The last solution that people will often try to include with high availability solutions is log shipping. Log shipping is not high availability. It is a disaster recovery solution, but that is not high availability. Log shipping relies on manual failovers; which doesn’t not pass the muster.
As a result, in SQL Server 2012, there are two actual high availability solutions native to standard edition. Of those, only failover clustering is future proof and can be expected to be around well into future SQL Server releases.
Should Microsoft Do More?
Yes, Microsoft needs to do more. With the deprecation of database mirroring, there is a huge future feature gap in SQL Server. Right now, the story for database mirroring customers is to continue using database mirroring, until it isn’t there anymore.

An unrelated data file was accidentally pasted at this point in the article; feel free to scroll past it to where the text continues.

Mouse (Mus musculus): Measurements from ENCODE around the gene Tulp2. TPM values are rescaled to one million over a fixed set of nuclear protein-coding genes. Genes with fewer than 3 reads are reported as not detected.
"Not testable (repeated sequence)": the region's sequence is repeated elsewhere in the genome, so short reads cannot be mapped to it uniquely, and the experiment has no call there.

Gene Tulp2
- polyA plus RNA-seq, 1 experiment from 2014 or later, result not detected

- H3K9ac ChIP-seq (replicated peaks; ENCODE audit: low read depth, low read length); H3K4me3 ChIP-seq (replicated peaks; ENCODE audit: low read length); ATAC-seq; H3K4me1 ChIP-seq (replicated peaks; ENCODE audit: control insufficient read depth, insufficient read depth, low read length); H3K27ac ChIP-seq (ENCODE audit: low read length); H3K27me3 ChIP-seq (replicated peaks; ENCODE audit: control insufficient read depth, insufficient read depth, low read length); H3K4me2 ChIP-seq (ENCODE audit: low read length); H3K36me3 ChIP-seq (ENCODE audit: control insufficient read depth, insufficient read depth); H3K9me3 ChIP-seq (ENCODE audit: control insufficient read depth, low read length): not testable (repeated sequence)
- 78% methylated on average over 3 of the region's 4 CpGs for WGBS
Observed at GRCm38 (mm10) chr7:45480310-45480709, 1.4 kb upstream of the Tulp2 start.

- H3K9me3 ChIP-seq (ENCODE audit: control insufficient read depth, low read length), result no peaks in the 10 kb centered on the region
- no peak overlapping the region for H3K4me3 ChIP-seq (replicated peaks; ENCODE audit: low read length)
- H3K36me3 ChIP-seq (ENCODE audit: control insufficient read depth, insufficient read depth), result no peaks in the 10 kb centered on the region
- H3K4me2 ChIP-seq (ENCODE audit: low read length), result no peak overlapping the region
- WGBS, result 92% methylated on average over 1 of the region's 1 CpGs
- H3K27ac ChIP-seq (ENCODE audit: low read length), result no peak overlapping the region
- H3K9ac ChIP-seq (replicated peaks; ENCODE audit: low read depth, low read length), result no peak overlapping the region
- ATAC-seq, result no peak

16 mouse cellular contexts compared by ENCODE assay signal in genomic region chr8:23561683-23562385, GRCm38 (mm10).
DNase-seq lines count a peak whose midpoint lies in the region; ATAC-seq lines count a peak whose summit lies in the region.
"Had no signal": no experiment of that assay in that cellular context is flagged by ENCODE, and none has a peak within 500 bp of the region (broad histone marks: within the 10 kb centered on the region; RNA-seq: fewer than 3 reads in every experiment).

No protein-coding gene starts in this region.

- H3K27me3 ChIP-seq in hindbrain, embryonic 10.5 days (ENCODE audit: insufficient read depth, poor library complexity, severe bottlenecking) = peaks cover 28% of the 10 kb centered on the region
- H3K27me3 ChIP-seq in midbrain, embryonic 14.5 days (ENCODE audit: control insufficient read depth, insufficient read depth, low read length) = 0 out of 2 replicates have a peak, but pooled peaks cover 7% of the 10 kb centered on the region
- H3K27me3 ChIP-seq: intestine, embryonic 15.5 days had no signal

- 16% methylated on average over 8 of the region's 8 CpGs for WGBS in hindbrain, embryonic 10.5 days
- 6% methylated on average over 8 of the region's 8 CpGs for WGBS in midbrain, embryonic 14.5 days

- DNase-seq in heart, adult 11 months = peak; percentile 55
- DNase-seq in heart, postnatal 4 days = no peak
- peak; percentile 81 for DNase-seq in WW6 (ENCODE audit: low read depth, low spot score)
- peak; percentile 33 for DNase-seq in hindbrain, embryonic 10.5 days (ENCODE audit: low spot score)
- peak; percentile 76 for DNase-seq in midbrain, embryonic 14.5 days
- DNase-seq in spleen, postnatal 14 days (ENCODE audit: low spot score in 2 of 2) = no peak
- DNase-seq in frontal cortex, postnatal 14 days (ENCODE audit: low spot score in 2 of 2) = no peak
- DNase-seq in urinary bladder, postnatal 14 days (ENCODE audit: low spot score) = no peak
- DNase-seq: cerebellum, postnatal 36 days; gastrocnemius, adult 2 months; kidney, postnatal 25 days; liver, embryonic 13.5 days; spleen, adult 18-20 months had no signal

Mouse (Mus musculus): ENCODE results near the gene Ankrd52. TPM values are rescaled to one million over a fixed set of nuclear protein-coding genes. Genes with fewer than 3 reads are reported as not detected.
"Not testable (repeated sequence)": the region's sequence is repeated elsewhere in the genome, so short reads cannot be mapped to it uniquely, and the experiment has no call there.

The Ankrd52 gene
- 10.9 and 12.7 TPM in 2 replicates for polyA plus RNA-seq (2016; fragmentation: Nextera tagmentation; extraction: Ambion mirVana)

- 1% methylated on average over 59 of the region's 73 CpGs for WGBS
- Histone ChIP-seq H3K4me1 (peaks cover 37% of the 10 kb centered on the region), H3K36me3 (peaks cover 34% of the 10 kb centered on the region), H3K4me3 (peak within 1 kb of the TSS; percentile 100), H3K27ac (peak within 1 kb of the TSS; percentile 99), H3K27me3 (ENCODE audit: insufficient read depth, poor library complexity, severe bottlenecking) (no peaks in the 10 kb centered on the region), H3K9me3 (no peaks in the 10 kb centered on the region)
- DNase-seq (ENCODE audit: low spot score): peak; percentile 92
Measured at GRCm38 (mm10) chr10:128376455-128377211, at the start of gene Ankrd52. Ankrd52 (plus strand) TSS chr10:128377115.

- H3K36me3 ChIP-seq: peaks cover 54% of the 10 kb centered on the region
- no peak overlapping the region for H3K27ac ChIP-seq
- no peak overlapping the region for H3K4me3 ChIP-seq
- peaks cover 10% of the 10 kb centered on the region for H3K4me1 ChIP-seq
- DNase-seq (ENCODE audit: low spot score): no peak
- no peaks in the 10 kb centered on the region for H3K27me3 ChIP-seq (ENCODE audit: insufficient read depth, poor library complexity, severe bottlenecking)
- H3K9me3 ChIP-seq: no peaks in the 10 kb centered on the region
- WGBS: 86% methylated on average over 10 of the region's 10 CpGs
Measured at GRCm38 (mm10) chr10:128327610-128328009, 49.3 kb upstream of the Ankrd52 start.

When SQL Server 2014 is released, will this be the continued answer moving forward? If so, as a customer, looking to the future, knowing that database mirroring will not be available changes the conversation on what a future architecture could look like. The chances that other database platforms will become an option increase when you don’t know what the future on your environment will allow. We need to know the story for database mirroring customers going into the future.
One option would be to tell all database mirroring customers that going forward, they should consider failover clustering as the standard edition high availability solution. While this would satisfy the high availability need in Standard edition, it brings on issues of cost. Failover clustering requires additional hardware investments that the customer may not be able to afford. Those additional costs might be directly related to why they chose to purchase standard edition.